A Matter of Choice

Luke 9: 22-25
Deut 30: 15-20 / Ps 1: 1-4, 6

What profit is there for one to gain the whole world yet lose or forfeit himself?
(Luke 9: 25)

Have no fear for problems or pain,
Just hope for the blessings life will bring.
Behind the trials, there’s a gain,
God has a purpose for everything.

Jesus said (to His disciples), “The Son of Man must suffer greatly and be rejected by the elders, the chief priests and the teachers of the law, and he must be killed and on the third day be raised to life.”

Then He said to them all: “Whoever wants to be my disciple must deny himself and take up his cross daily and follow me. For whoever wishes to save his life will lose it, but whoever loses his life for my sake will save it. What profit is there for one to gain the whole world, and yet lose or forfeit himself? (Luke 9:22-25)


Life is a matter of choice. We can choose the comfortable, leisurely and fashionable mode of life, or we can decide to use our talents and abilities to make this world a better place to live in for the sake of others who are suffering from poverty, injustice, or hunger for the Word of God. For those among us who are blessed with material comforts and financial stability, “denying oneself and taking up his cross daily and following Jesus” may be the kind of lifestyle that is far from what we have become accustomed to. Some might even say, ‘What if I have no cross to carry?’ Then perhaps they might seriously consider helping others carry their own crosses in life.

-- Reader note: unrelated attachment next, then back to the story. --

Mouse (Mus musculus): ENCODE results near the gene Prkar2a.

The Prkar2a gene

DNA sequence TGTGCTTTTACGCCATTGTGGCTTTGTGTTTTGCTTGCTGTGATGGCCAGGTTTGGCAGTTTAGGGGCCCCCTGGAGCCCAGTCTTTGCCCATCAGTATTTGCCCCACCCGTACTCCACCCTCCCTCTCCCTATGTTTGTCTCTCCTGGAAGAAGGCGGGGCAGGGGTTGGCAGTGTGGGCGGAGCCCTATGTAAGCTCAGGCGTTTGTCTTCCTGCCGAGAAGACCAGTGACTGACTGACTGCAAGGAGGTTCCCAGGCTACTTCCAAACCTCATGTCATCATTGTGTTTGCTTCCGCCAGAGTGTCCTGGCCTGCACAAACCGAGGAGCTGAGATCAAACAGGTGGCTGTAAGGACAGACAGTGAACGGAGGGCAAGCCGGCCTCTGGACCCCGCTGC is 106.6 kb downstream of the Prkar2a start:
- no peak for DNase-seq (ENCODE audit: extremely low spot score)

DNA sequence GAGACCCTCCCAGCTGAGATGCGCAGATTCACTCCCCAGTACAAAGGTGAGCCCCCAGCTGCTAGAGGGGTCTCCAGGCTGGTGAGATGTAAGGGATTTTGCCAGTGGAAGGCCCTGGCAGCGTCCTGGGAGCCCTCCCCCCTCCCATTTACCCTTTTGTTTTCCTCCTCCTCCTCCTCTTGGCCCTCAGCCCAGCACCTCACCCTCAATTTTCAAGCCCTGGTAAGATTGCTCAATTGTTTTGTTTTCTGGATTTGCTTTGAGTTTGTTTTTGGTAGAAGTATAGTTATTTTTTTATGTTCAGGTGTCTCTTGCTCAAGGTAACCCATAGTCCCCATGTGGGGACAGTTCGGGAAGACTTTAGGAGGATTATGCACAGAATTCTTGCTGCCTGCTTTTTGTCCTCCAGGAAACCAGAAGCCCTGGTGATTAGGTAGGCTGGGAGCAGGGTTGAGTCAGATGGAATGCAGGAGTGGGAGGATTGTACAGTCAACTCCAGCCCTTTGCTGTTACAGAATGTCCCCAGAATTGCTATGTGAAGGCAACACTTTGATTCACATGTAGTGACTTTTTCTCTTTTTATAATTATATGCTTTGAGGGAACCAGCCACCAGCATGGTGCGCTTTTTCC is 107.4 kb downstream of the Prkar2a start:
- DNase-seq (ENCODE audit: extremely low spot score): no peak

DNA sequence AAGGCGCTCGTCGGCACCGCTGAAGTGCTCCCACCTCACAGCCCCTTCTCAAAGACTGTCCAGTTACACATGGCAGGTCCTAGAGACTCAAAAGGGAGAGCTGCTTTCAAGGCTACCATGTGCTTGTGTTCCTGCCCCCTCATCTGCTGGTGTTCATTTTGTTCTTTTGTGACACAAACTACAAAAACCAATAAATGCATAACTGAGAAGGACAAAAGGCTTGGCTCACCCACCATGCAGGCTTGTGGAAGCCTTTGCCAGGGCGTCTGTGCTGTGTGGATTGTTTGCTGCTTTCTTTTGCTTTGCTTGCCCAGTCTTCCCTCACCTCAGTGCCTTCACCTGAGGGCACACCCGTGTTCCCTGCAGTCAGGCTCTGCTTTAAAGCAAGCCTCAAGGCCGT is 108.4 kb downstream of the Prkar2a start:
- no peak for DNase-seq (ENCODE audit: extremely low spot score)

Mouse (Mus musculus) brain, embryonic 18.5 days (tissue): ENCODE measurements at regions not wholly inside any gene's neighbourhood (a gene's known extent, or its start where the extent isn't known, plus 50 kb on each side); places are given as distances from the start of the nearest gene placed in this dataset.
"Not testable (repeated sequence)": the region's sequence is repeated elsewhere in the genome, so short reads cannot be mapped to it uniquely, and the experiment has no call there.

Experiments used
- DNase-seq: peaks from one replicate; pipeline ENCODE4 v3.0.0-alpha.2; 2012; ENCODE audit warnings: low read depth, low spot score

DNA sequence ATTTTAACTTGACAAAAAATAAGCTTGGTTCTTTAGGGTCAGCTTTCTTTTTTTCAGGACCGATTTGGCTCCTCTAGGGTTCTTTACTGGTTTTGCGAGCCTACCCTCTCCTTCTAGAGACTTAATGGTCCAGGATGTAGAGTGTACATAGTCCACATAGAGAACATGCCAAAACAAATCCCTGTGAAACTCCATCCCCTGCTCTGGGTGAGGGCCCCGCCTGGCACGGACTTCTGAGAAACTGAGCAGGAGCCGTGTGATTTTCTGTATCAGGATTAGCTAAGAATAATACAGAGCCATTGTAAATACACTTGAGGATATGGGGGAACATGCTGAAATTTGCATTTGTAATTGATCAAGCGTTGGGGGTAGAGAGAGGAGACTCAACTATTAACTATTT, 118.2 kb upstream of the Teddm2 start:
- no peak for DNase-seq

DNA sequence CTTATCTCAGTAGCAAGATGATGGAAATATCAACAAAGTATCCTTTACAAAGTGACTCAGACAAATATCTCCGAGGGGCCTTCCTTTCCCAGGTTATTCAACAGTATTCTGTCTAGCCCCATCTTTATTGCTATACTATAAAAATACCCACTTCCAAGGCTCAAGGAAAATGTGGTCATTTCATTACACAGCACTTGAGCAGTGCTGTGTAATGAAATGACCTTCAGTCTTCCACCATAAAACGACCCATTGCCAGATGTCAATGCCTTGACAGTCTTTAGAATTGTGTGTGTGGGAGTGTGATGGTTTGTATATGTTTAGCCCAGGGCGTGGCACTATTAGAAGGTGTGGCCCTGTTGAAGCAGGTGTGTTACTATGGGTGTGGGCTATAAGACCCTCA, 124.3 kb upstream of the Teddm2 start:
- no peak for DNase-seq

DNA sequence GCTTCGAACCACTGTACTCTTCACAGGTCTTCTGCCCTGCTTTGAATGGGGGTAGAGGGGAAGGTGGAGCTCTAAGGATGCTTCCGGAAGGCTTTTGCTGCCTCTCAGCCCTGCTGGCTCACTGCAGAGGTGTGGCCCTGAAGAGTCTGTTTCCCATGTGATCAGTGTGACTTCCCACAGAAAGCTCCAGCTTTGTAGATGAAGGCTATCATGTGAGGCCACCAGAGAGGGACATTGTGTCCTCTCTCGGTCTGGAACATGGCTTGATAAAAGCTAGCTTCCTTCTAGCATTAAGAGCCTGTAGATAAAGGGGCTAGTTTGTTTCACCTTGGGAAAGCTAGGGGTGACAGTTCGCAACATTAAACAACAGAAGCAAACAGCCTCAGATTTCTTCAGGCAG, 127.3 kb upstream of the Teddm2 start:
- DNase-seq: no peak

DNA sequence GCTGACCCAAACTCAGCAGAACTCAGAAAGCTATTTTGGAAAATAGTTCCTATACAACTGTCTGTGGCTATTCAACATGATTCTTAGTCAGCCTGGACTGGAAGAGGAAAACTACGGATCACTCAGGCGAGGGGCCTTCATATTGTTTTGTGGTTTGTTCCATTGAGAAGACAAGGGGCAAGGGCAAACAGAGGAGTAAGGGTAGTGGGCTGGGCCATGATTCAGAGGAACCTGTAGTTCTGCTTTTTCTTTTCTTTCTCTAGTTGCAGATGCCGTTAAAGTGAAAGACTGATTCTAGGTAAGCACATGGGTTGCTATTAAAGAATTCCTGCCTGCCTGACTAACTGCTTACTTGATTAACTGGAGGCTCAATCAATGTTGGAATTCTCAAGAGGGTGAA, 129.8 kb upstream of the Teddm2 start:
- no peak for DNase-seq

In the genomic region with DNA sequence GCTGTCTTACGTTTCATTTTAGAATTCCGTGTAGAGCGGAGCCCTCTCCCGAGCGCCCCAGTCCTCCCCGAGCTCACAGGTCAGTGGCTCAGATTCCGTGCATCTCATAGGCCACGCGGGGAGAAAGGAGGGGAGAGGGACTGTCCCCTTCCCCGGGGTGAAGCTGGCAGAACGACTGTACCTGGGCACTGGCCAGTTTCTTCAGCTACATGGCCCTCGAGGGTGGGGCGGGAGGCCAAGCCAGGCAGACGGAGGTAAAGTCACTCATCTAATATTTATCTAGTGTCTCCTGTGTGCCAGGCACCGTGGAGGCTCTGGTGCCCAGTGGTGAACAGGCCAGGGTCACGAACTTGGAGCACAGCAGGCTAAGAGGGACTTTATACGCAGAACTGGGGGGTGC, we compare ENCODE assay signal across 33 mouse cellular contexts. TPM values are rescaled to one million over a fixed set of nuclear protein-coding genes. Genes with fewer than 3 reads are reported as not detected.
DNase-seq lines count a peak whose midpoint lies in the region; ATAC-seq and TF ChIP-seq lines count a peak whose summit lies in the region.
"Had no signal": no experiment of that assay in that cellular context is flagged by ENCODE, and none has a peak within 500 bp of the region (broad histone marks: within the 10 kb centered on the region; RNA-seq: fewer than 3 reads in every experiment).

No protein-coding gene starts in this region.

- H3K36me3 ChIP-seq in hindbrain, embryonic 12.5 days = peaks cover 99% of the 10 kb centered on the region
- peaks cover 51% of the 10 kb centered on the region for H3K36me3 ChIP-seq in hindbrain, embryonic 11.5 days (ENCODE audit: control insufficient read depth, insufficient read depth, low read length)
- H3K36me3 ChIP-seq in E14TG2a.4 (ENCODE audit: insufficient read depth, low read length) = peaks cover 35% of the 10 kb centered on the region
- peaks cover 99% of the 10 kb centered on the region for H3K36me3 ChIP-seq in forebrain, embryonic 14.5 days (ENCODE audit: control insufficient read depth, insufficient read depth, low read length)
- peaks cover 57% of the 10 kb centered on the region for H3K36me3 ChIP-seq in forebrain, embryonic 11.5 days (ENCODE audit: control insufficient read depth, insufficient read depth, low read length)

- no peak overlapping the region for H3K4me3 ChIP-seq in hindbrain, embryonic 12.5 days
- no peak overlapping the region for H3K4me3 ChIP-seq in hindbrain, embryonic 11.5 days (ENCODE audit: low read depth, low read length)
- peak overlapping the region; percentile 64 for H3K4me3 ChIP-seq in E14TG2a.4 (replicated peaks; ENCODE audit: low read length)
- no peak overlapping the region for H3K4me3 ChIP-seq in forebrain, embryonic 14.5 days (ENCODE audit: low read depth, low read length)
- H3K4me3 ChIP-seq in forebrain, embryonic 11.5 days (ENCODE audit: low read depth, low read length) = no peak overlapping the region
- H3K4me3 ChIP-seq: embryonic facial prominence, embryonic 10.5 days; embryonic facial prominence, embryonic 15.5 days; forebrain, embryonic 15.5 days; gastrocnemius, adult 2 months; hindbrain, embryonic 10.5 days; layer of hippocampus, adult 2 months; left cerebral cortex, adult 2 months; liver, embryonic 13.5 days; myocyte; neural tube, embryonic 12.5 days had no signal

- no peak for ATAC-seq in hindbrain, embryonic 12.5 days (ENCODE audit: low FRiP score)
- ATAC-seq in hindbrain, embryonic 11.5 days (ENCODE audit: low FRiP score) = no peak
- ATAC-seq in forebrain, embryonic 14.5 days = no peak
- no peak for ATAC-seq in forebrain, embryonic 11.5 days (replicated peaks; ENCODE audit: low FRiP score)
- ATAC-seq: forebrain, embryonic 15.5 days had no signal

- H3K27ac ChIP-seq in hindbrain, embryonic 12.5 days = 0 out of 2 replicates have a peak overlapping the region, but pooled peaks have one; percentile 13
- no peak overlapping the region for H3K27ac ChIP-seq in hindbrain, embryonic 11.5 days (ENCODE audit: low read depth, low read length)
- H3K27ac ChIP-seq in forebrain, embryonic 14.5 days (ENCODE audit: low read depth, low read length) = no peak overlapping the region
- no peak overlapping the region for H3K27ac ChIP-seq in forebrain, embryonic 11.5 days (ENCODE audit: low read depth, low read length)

Our Lord Jesus Christ paid the price for our redemption. To reciprocate His love, the least we can do is submit to His discipleship, take up our crosses daily, and serve humbly as His servants. This was how Gov. Nemitz’s life was formed by his Savior. Orphaned of his mother at seven, this eldest son of a bus driver had to take care of his siblings while looking for means like selling root crops to augment their father’s meager income. As a working student in Manila, he earned his lodgings by serving as houseboy and driver to relatives, and for two years walked miles to school due to the lack of fare money. Rising out of poverty, he became a successful lawyer, and he showed his gratitude to the Lord by serving his community in civic and religious organizations and as a public servant. He could have had a lucrative law practice in the big city (Manila), but he chose to serve his poor constituents in a rural province in Bukidnon. Coming from destitution, he and his teacher wife chose to serve the destitutes. Bro. Nemitz believed that by denying himself, he chose the things of God, not the things of man.

This season of Lent is a time to reflect on our personal relationship with Jesus Christ. Where do we stand in terms of our commitment to Him? Do we still belong to the vast numbers who profess to be Christians, and yet never try to practice sacrifice by almsgiving, fasting, submission to the Father’s will, and obedience to the decrees of His Church? All of these practices are fruits of self-denial, which is the answer to the apathy and worldliness afflicting many Christians today.

The wicked are like chaff that the wind blows away. They will never stand in the day of judgment, or in the assembly of the righteous. But You, O Lord watch over the way of the just. (Psa 1:4-6) Lead me from the way of the wicked, as it only leads to destruction. Amen.

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